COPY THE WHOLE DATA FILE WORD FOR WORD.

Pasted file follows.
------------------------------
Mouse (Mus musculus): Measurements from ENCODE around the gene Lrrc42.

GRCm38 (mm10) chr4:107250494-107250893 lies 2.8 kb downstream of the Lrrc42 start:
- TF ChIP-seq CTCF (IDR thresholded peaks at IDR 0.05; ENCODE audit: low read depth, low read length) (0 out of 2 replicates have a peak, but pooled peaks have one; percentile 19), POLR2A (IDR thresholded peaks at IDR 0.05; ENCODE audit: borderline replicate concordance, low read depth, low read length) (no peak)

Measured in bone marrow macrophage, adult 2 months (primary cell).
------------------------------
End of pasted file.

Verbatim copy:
Mouse (Mus musculus): Measurements from ENCODE around the gene Lrrc42.

GRCm38 (mm10) chr4:107250494-107250893 lies 2.8 kb downstream of the Lrrc42 start:
- TF ChIP-seq CTCF (IDR thresholded peaks at IDR 0.05; ENCODE audit: low read depth, low read length) (0 out of 2 replicates have a peak, but pooled peaks have one; percentile 19), POLR2A (IDR thresholded peaks at IDR 0.05; ENCODE audit: borderline replicate concordance, low read depth, low read length) (no peak)

Measured in bone marrow macrophage, adult 2 months (primary cell).